It is fitting that Swedish director Sanna Lenken’s debut feature, My Skinny Sister, should have its world premiere at Goteborg, given the filmmaker’s connections to the city.

“I was born there, I have been coming to the festival since I started to watch films and every year since,” says Lenken, whose short film Eating Lunch also played in competition at Goteborg in 2013.

Her first feature is a family drama centering around a 12 year old girl who is struggling to deal with her much loved older sister’s eating disorder.  A German co-production, it is produced by Annika Rogell for Tangy, together with Fortune Cookie Film, Film i Vast, Swedish Television, ZDF, in cooperation with Arte, Story, with backing from the Swedish Film Institute and Nordisk Film and TV Fund amongst others.

Lenken was partly inspired to make the film as a result of her own experience as a teenager. “I had anorexia from 16 to 20 and I’ve met so many young, talented girls who get eating disorders. There is something about society that makes so many young girls want to change themselves, a pressure on them” says the director who wrote the script five years ago, before going on to make Eating Lunch (also on the same subject) partly as a way of raising finance for the feature.

“There are some films about eating disorders but they are mainly documentaries. I wanted to make the feature to prove that it is a universal subject that will touch people and make them talk, says Lenken, who studied at the National Film School in Stockholm before going on to direct Swedish youth TV series Double Life. “Everyone I have spoken to about this film has some kind of personal connection, whether it be a friend, daughter of sister.”

My Skinny Sister is set against the backdrop of competitive ice skating, a decision which was made based on “wanting a world that was as physically demanding as possible,” says the director, who has her own background in dancing.

“The sound of the skates, the fact that if you fall on the ice you could die. It’s a rough and harsh atmosphere, but at the same time it’s supposed to look beautiful, and like there is no effort in it,” says Lenken who shot in Goteborg in the summer of 2014, although the ice rink scenes were shot on the island of Tjorn, because “it was impossible to find any ice halls open in Sweden in summer.”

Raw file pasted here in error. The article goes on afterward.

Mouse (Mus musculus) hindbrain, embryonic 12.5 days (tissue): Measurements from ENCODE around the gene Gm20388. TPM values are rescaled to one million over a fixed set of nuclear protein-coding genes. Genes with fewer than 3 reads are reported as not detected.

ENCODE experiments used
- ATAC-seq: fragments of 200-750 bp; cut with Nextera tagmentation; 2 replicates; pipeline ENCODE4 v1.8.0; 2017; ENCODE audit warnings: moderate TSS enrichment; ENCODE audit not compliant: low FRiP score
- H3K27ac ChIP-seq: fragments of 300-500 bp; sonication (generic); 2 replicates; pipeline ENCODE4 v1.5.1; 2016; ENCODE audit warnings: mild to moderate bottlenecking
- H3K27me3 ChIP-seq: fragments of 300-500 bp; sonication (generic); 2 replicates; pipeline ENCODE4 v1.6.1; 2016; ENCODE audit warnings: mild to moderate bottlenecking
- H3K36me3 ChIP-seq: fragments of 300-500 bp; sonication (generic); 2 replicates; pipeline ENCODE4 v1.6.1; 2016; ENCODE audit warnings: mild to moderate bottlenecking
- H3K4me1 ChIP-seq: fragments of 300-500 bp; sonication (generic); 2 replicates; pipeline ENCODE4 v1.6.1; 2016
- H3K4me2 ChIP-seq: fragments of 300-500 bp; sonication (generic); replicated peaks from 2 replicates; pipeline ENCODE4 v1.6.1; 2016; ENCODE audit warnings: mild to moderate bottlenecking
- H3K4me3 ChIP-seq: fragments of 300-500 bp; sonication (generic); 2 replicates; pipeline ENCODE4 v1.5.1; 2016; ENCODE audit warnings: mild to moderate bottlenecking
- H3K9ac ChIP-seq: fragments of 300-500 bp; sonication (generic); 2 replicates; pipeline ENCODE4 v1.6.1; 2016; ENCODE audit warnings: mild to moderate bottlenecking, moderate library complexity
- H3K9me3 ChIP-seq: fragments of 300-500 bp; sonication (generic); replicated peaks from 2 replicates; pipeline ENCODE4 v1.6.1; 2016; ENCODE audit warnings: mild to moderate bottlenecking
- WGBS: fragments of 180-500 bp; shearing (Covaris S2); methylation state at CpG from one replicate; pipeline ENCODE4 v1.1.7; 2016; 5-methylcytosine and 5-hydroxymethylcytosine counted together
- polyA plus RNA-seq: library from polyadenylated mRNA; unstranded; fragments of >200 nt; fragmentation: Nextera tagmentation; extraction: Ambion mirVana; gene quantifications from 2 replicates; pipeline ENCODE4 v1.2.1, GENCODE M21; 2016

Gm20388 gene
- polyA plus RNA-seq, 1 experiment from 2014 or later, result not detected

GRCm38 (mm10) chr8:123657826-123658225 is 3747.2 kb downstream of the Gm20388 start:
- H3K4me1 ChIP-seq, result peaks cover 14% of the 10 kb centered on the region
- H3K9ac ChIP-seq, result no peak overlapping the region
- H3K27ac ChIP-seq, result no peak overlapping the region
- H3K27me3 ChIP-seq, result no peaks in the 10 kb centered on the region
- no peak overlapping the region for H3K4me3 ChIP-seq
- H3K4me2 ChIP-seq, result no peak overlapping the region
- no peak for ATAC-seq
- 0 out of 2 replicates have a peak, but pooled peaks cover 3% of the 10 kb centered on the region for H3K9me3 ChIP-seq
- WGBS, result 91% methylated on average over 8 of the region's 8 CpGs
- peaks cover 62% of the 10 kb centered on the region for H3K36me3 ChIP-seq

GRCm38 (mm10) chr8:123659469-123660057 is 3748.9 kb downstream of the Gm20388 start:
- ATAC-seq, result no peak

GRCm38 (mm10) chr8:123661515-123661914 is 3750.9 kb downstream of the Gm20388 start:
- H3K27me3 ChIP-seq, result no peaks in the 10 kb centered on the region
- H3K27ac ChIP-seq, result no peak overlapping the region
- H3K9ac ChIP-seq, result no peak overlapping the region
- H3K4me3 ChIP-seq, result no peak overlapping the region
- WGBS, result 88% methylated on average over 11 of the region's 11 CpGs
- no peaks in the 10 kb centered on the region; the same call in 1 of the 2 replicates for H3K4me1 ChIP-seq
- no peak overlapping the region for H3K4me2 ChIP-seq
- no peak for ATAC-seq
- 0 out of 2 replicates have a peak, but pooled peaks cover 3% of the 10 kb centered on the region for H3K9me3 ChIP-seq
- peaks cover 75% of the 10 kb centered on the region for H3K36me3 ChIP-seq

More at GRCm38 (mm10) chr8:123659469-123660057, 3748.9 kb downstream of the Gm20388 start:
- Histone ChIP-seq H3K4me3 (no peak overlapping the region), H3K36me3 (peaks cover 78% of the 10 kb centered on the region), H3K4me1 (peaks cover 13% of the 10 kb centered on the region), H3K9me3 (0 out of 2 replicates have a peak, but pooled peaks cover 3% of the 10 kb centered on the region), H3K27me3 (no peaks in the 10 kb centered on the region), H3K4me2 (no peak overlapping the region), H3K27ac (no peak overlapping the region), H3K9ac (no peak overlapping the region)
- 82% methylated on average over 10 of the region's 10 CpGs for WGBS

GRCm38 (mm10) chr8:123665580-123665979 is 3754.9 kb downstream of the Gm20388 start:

One of the biggest challenges was finding the right actresses to play the two sisters, roles that Lenken acknowledges were particularly demanding. “I have worked with kids before, and I knew how good they had to be to do this whole shoot,” says Lenken, who after an extensive search across Sweden, eventually found her two leads in the form of Rebecka Josephson, granddaughter of Ingmar Berman regular actor Erland Josephson and former Swedish child pop star Amy Deasismont, who plays the older sister.

Both actresses were put through their paces when it came to ice skating and Deasismont in particular had to train intensively, to reflect her character’s obsessive training in the film. But Lenken didn’t expect her to lose weight for the role.“The film deals mainly what is behind the eating disorder, an existential angst, which is very universal,” explains the director.

She may only just have finished editing My Skinny Sister, but as well as looking forward to the film’s upcoming screening at Berlin (in the Generation K Plus section), Lenken is already working on ideas for her next feature.

 “I became a mother, and there are a lot of questions around motherhood and how a mother should be or not be, that I would like to explore deeper,” says the director, who has been encouraged by the increasing number of women directors coming out of Sweden.

“There are three films from Sweden at Berlin, and all are by female directors, with women in the main characters, which I’m really proud of,” says Lenken, adding: “There are so many good stories to be told by women.”